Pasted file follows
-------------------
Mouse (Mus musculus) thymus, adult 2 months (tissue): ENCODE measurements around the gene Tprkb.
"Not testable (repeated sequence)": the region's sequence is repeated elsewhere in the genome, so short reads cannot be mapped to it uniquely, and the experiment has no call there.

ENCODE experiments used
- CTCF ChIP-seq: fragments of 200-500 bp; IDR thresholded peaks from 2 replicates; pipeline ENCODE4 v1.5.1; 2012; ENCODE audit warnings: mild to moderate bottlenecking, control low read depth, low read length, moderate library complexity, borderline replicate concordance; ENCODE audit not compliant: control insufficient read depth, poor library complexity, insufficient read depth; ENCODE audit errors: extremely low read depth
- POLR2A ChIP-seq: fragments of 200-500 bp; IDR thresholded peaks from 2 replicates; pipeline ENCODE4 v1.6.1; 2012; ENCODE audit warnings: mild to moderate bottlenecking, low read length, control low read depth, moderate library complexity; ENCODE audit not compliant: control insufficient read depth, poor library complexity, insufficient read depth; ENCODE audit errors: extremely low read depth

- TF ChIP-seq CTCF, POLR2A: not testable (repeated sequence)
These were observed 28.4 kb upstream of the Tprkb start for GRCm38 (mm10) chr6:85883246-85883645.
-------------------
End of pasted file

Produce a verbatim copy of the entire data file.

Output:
Mouse (Mus musculus) thymus, adult 2 months (tissue): ENCODE measurements around the gene Tprkb.
"Not testable (repeated sequence)": the region's sequence is repeated elsewhere in the genome, so short reads cannot be mapped to it uniquely, and the experiment has no call there.

ENCODE experiments used
- CTCF ChIP-seq: fragments of 200-500 bp; IDR thresholded peaks from 2 replicates; pipeline ENCODE4 v1.5.1; 2012; ENCODE audit warnings: mild to moderate bottlenecking, control low read depth, low read length, moderate library complexity, borderline replicate concordance; ENCODE audit not compliant: control insufficient read depth, poor library complexity, insufficient read depth; ENCODE audit errors: extremely low read depth
- POLR2A ChIP-seq: fragments of 200-500 bp; IDR thresholded peaks from 2 replicates; pipeline ENCODE4 v1.6.1; 2012; ENCODE audit warnings: mild to moderate bottlenecking, low read length, control low read depth, moderate library complexity; ENCODE audit not compliant: control insufficient read depth, poor library complexity, insufficient read depth; ENCODE audit errors: extremely low read depth

- TF ChIP-seq CTCF, POLR2A: not testable (repeated sequence)
These were observed 28.4 kb upstream of the Tprkb start for GRCm38 (mm10) chr6:85883246-85883645.